As oil companies are about to announce record profits from skyrocketing gas prices, House Speaker John Boehner (R-OH) has conceded that their multi-billion-dollar subsidies should be on the negotiating table. Under tenacious questioning by ABC News reporter Jonathan Karl about “obscene” oil industry profits and $4 gas, Boehner admitted that oil companies have “some part of this to blame.” “I don’t think the big oil companies need to have the oil depletion allowances,” he said, which is a nearly $1 billion annual subsidy for smaller oil companies, part of the $4 billion in subsidies identified by President Obama. In the interview, Boehner recognized that oil companies are not “paying their fair share”:
It’s certainly something we should be looking at. We’re in a time when the federal government’s short on revenues. We need to control spending but we need to have revenues to keep the government going. They ought to be paying their fair share.
Last month, the Republican caucus under Boehner voted in lockstep to protect corporate welfare for Big Oil. Furthermore, Boehner has said he “fully support[s]” the Rep. Paul Ryan (R-WI) budget plan, which “retains $40 billion in Big Oil tax loopholes while completely eliminating investments in the clean energy technologies of the future.”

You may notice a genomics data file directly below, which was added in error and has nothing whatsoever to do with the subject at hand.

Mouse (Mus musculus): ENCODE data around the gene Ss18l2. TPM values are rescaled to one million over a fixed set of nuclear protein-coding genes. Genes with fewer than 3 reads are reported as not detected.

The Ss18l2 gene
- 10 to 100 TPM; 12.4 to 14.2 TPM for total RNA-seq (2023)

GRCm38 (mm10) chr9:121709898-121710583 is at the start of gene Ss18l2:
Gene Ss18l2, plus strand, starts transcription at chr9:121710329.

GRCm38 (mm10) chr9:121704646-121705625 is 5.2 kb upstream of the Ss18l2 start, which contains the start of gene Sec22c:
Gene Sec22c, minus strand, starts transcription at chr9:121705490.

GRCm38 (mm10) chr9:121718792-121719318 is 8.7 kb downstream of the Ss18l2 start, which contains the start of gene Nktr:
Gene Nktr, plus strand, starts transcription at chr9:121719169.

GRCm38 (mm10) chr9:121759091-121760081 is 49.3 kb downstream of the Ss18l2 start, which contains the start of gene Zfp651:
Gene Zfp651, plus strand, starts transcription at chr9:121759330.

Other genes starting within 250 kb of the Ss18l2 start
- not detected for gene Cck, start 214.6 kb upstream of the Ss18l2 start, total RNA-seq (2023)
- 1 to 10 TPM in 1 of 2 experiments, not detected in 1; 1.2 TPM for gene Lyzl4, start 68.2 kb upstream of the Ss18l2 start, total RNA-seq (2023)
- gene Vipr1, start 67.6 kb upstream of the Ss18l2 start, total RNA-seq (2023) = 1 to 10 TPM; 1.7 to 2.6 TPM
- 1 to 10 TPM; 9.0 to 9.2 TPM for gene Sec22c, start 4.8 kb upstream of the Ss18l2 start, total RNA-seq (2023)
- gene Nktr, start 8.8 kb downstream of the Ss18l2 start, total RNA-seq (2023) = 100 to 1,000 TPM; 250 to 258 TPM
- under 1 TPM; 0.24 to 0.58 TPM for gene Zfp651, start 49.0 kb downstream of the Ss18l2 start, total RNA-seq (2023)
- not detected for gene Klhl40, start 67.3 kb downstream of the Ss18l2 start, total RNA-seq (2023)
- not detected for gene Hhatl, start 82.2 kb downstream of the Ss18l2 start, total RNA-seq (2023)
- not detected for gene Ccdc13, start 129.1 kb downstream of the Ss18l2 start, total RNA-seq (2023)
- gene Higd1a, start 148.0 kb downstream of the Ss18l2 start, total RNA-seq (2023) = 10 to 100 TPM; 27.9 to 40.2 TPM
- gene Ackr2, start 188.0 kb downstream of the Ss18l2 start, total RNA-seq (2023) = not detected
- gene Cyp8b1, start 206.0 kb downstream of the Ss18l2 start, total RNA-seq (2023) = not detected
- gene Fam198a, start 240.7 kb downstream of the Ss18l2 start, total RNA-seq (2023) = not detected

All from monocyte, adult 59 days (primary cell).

According to Boehner spokesman Michael Steel, Boehner now supports oil subsidies again. Although the speaker told Jonathan Karl that the government needs to increase revenues (i.e. raise taxes) and that the oil depletion allowance should be dropped, according to Steel, that’s not what happened:
The speaker made clear in the interview that raising taxes was a nonstarter, and he’s told the president that. He simply wasn’t going to take the bait and fall into the trap of defending ‘Big Oil’ companies.
It appears that Boehner’s support for ending some oil subsidies wasn’t intended to be a factual statement.
,The post was corrected to reflect the fact that the depletion allowance subsidy only applies to independent oil and gas producers; Boehner was in fact defending the $1 billion-a-year subsidy, not calling for an end to it.